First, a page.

The image on the “masthead” of this blog is a photo I took of the sax player who played with the Paul Kirby Trio at Jazz Vespers, St. Giles Cathedral, Edinburgh, Scotland.

As I started to write about that first Jazz Vespers at the venerable St. Giles, I discovered that I was wrong about two things I had assumed. One was that I had saved the “bulletin” from that service. If I did, I have misplaced it. The second mis-umption (nice word, huh?) was that one can find anything on line these days. Google it, and there it is: the name of the sax player and the name of the young African-American Assistant Pastor of St. Giles at the time. (The Assistant Pastor was an American serving that Scottish home of Presbyterianism in the summer of 2007.) Well, after two diligent (for me) searches, I couldn’t find much more than the name of the jazz pianist who led the trio that evening. I located that much from the worship notes from the 5 August 2007 morning service, which also included the name of the vocalist, Christel Meijer.

On line, I could only find the following announcement in a jazz calendar of sorts:

“A CELEBRATION of jazz, blues, gospel and rock music is to take place next month in St Giles Cathedral. The free event, on August 5 at 8pm, will feature The Paul Kirby Trio and Peter Backhouse.  Organisers have also promised ‘some surprises’ for audiences.”
Maybe the term “some surprises” meant that even the organizers weren’t quite sure what was going to happen that night. It’s always a good idea to leave room for the Spirit to blow where it wills, even in cathedrals that go back to the 14th century. And especially if the musical genre is jazz. What the blurb didn’t mention was that the performance was not meant primarily for an audience of jazz aficionados, but for God. The venue was not merely a concert hall, but a church. Those who gathered to listen to the Paul Kirby Trio were to be a congregation, people of all walks of life who happened to like jazz, and, one would hope, love God. If the secular notice I quoted above referred to a “celebration” and an “event,” the St. Giles schedule that morning listed the event as “Jazz Vespers.” Vespers is a service of worship held in late afternoon or evening, and St. Giles offered theirs at 8 p.m. that August night.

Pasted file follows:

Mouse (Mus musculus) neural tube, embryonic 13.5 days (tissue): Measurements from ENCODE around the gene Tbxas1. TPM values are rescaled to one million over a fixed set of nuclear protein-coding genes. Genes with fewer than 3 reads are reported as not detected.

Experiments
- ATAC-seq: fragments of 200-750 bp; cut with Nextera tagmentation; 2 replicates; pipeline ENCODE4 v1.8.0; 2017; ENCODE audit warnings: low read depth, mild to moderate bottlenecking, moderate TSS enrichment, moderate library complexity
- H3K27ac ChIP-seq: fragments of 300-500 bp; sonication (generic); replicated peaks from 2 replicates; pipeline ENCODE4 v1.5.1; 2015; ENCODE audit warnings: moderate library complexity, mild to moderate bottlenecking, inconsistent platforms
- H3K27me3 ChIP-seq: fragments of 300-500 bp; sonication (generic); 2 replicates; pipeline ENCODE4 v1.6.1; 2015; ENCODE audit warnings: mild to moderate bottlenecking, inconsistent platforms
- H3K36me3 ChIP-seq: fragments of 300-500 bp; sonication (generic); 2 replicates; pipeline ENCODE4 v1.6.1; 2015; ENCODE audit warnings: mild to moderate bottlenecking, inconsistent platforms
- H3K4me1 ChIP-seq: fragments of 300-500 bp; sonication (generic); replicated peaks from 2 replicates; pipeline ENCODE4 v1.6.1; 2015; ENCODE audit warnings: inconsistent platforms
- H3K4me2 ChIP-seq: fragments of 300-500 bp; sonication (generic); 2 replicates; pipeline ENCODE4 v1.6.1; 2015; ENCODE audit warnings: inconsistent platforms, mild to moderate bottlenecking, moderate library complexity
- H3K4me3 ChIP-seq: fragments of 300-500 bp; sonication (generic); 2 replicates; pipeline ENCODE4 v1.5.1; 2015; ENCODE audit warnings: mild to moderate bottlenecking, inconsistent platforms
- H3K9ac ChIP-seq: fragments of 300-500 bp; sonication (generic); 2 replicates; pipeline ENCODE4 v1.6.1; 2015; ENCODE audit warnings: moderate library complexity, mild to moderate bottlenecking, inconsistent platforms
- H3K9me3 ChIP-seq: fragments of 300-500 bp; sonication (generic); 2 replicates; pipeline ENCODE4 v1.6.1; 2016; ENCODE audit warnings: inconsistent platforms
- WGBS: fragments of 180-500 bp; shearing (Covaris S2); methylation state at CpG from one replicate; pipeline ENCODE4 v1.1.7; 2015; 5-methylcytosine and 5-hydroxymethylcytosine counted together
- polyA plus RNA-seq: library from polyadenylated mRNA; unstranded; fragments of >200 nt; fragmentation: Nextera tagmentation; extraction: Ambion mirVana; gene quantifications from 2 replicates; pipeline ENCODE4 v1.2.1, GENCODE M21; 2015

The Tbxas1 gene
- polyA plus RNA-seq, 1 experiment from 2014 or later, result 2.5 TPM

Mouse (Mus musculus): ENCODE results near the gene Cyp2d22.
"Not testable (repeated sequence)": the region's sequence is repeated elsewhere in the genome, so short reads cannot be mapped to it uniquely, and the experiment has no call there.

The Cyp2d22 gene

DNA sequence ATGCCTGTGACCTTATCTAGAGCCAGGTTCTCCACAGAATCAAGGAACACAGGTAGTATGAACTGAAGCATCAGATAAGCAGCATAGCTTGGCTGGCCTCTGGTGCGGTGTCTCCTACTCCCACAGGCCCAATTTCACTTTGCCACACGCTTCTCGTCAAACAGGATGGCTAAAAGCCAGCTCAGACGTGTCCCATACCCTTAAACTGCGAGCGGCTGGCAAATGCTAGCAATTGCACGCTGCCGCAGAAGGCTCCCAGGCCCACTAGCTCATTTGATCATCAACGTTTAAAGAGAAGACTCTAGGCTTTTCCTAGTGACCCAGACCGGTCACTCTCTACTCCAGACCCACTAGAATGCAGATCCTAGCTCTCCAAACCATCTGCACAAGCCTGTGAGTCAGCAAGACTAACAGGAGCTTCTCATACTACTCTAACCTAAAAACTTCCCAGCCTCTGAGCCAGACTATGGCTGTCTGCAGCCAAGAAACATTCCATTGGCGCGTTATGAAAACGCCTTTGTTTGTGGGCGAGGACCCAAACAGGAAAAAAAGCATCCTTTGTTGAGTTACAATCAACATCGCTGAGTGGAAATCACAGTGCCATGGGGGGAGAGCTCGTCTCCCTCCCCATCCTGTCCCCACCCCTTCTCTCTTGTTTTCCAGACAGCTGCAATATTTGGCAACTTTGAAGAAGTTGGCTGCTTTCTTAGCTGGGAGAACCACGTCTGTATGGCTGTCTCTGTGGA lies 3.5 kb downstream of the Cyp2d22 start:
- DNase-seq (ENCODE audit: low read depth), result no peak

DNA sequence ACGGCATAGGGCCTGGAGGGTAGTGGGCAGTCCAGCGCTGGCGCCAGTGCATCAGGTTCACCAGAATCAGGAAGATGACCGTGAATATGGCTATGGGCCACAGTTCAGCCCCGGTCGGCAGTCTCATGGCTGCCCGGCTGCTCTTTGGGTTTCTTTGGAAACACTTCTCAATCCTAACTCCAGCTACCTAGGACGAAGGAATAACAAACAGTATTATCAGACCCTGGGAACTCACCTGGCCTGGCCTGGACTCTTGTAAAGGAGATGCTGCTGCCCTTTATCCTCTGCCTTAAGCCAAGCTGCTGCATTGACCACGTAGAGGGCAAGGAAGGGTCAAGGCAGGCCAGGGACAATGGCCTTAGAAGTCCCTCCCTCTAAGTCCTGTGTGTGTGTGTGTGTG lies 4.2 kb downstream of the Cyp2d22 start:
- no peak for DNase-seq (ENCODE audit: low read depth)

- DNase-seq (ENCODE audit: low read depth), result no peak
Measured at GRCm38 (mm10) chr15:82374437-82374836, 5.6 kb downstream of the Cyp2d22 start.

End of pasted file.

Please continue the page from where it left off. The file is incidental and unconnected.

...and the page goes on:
The city of Edinburgh was teeming, yea verily, swarming with “Fringe-goers,” tourists and visitors joining with local citizenry to crowd the streets and countless performance venues for what is billed as the “largest arts festival in the world.” My wife and son and I just happened to be there for the “Fringe Festival,”  renting a flat across High Street from the so-called John Knox House. What a thrilling hassle it was to negotiate our way through thousands of people who were either trying to entice audiences to their performances (from juggling to jazz, from Bach to bop to bagpipes, to dance, comedy, drama, poetry, folk music, and mime — or — who were trying to decide among the choices.
I had chosen the BBC Big Band playing the music of Count Basie at Queens Hall. Among other things. But at Sunday morning worship at St. Giles, we read of the Jazz Vespers service to be held that night. We were at the Cathedral door at 7:45 or so, and we were met at the door by a rather serious looking older man in a dark suit who was less the welcoming church usher, and more the model of an ecclesiastical bouncer. He made it clear that the Cathedral was closed to tourists and fringers, because of an evening service. “Well, that’s why we’ve come, ” I assured him. “Oh.” Almost reluctantly, he admitted us. We followed another gentleman to a comparatively small section of seats that had been set aside in the massive nave for this particular service. We were served with what we American church-goers call “bulletins,” printed orders of worship.
I was justifiably excited about the service I saw outlined there. And I kept my video camera within reach. Yes, I was a worshipper ready to bootleg. In my next entry, I’ll tell you what happened. And how Christel Meijer, the jazz vocalist from the Netherlands who helped lead the service that night, just emailed me the name of the sax player pictured above!
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